One day, in Beijing…
One day you wake up and find yourself in the capital of the Middle Kingdom, Beijing. You find it hard to believe that you are now in the center of what will soon become the strongest economy in the world.
However, despite this new world that you are living in, it seems many people here are still living in the old world. You find people washing their clothes by hand, some who have never been on an airplane and others who have little understanding of what is going on in the world outside of their own country. You see a constant dichotomy between the twenty-something urban youngster sporting Nike shoes and watching The Big Bang Theory on their shiny iPhone 6 and the older generations who wear practical yet mismatched cotton prints and have never seen a foreigner face-to-face before. It is a lot to take in all at once but it's also what makes China such an exciting place to live and work.
The best way to truly enjoy everything Beijing has to offer is to get out and about. This sounds good in theory but you may be initially discouraged at how difficult it is to get around a city when you don't speak the language. The important thing to have when going out is a desire to enjoy the journey and not worry too much about reaching the destination. Hop on a bus, any bus. Get off when you see something interesting.
Buses in Beijing are extremely cheap, usually less than 2 Yuan. When you feel like going home after your adventure look for the nearest subway station on your Baidu map app or show a taxi driver the address of your house which you have printed out in Chinese.
Another reason it's not so easy to get out and see everything there is to see is because this task is overwhelming. It's not only a huge city but you're likely in Beijing starting a new job and/or studying. You're getting used to the new work environment, learning new ways to communicate with people from around the globe and trying to absorb and process a million things all at once.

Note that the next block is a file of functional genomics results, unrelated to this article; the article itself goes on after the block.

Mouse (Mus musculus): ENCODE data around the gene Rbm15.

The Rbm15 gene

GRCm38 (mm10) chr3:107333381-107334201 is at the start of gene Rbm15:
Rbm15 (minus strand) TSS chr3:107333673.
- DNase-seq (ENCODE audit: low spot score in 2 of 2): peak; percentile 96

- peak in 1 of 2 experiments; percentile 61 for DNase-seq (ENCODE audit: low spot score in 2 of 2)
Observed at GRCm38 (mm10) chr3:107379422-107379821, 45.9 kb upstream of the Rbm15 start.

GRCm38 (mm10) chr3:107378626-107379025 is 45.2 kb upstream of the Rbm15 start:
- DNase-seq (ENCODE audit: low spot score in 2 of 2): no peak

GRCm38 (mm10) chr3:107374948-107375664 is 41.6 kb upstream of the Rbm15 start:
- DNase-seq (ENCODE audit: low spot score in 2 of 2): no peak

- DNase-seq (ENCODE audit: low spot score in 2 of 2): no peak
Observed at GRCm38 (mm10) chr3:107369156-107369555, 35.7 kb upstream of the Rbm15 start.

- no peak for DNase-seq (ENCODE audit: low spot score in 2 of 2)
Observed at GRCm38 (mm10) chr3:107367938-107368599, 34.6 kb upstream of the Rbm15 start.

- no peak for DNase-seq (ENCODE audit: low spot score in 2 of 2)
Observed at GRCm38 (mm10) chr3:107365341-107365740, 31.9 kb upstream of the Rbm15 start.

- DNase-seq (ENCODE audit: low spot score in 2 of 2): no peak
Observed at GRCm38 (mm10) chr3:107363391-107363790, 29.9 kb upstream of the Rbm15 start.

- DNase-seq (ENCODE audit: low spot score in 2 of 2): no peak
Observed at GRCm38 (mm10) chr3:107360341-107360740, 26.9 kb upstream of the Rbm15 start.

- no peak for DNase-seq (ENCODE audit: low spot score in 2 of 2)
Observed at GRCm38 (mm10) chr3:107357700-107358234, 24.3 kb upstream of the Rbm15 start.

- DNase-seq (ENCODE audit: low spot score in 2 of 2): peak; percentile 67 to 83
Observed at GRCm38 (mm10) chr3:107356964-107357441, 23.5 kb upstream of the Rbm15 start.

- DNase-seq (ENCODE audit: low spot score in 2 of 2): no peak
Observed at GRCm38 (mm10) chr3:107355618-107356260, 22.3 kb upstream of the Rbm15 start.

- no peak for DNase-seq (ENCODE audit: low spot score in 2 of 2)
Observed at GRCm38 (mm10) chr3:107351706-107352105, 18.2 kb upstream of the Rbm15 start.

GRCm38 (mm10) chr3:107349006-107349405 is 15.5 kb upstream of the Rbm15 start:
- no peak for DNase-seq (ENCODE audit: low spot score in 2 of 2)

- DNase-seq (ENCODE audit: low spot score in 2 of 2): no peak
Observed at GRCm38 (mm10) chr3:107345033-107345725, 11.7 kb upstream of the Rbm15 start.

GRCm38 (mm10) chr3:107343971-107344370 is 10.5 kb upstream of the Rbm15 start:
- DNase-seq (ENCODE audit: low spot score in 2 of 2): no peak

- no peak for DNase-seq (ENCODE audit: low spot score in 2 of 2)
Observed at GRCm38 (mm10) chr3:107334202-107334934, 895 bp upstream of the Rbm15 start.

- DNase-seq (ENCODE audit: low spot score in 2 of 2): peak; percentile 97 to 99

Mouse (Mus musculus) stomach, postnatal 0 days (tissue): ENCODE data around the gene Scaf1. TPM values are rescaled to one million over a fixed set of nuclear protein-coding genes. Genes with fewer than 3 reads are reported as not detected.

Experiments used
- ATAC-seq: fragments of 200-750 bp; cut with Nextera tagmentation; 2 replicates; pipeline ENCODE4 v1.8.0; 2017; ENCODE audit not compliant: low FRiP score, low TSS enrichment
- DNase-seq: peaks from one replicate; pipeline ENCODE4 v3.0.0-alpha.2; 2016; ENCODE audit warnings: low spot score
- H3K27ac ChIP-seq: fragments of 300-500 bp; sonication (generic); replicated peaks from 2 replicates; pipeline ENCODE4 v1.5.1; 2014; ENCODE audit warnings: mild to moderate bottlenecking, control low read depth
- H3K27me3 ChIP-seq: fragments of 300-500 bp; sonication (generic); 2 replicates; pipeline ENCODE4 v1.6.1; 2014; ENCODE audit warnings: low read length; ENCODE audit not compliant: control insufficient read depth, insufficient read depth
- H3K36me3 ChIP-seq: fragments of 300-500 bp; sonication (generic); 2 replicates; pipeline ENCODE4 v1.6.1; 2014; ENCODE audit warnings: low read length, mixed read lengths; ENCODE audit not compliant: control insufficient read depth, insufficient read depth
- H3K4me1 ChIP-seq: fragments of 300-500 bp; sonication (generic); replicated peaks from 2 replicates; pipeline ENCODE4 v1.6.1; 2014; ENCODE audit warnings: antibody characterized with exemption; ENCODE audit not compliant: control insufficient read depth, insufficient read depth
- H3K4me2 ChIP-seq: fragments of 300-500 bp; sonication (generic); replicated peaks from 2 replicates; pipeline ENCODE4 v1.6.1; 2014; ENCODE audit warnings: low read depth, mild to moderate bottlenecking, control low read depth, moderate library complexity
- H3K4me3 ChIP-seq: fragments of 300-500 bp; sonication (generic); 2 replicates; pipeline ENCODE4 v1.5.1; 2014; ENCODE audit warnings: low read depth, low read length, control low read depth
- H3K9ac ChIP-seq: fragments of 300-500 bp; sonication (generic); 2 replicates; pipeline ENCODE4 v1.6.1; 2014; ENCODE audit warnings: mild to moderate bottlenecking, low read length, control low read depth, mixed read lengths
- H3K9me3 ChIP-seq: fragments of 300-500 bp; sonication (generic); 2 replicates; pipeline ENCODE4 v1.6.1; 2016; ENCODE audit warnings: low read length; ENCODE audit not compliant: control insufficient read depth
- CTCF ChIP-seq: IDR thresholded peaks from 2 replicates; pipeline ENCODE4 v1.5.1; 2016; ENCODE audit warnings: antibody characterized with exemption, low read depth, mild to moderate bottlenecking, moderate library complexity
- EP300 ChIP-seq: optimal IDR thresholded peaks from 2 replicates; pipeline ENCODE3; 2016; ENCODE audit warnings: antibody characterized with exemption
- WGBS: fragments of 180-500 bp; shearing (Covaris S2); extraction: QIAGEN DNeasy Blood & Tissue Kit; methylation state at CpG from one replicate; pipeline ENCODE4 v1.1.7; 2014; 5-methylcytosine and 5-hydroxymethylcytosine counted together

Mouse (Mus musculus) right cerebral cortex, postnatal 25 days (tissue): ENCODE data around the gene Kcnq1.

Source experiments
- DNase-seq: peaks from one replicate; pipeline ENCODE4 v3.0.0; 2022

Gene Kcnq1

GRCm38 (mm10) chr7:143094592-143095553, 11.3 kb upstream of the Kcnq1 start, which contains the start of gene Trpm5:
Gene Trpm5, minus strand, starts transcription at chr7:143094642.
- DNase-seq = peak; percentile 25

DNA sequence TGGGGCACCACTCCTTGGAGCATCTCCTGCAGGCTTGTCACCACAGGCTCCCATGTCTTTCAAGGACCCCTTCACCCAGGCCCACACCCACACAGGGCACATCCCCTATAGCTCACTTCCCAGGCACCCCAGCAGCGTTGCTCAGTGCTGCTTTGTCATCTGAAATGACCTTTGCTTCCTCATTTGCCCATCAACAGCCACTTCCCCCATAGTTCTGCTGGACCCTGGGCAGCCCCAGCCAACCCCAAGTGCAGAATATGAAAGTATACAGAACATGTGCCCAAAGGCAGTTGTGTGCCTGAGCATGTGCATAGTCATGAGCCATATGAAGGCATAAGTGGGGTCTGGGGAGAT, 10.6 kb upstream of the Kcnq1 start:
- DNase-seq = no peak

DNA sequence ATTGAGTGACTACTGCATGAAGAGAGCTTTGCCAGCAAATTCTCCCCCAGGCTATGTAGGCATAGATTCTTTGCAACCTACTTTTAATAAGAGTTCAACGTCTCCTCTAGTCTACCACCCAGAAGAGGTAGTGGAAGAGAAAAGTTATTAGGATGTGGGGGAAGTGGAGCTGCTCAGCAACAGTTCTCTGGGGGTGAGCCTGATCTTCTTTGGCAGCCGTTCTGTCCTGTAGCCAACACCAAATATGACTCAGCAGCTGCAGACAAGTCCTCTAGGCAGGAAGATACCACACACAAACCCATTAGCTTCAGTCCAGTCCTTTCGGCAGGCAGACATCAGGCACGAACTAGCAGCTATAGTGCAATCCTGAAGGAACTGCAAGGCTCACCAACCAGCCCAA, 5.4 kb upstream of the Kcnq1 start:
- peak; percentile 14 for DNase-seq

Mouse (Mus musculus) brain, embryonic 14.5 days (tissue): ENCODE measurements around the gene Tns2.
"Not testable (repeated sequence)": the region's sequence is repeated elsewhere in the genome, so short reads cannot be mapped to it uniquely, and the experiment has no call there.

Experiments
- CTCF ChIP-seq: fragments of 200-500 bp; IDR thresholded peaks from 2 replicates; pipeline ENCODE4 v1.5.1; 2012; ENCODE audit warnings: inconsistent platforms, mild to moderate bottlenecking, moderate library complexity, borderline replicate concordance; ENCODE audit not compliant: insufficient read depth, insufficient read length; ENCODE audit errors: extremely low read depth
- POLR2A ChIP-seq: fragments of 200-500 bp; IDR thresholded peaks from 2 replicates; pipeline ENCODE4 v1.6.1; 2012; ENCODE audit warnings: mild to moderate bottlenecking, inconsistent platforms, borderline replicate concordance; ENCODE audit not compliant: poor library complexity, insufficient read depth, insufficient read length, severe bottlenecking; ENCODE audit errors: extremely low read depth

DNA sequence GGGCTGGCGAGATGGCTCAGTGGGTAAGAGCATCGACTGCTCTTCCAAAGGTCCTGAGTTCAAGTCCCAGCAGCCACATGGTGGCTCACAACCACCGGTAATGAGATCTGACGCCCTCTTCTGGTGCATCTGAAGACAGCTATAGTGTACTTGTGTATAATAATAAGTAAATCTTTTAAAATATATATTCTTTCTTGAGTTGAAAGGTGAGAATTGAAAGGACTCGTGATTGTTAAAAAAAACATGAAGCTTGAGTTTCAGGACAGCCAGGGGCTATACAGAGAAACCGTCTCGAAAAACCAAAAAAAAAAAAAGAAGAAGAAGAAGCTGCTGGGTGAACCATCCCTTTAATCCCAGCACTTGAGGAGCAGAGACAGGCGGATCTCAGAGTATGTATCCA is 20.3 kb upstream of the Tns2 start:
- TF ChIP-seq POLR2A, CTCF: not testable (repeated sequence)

Going out with new friends or co-workers at night leaves little time for exploring and the weekends are the only time you have to really relax. While it might be tempting to just stay home both days you have off work and talk to friends back home or stalk them on Facebook to keep some sliver of normalcy in your life, don't do it. Fight that urge and keep your calendar booked as much as possible. The more you get out, the more people you meet. These connections will prove invaluable in the future.
It's natural to get in a habit and stick with what you know once you figure out a few things in your new location. You perhaps finally stumble upon a restaurant that has a menu with pictures and you eat there for the next three months straight because it's just easier. You take a taxi to work because it's a lot less hassle than figuring out the subway or bus system and much simpler than finding a bike to buy and trying to survive rush hour commutes where people, motorbikes and cars are coming at you in all directions.
Get out of the rut! Whether you're in China for only a month or ten years, remember to take advantage of every minute.
Once you've done everything possible in the city, start taking day trips outside the city. You'll find a whole different side of China outside of the big cities.
After you've been everywhere with the day trips, use your vacation or public holidays to travel around China. Each province is unique in its own way and you'll never again be tempted to generalize something as being definitively "China" or make a general comment about "Chinese people" once you see the diversity that exists within this huge country.
So what can you do to have the best China experience ever? Don't be paralyzed by your awe of where you are or your exhaustion with trying to process and logically explain everything away. Don't be offended with miscommunication or little problems and frustrations. Laugh about it and move on.
This is your time to create memories, explore new places, pick up new adaptation skills and meet all different kinds of people. Don't waste a second of it.
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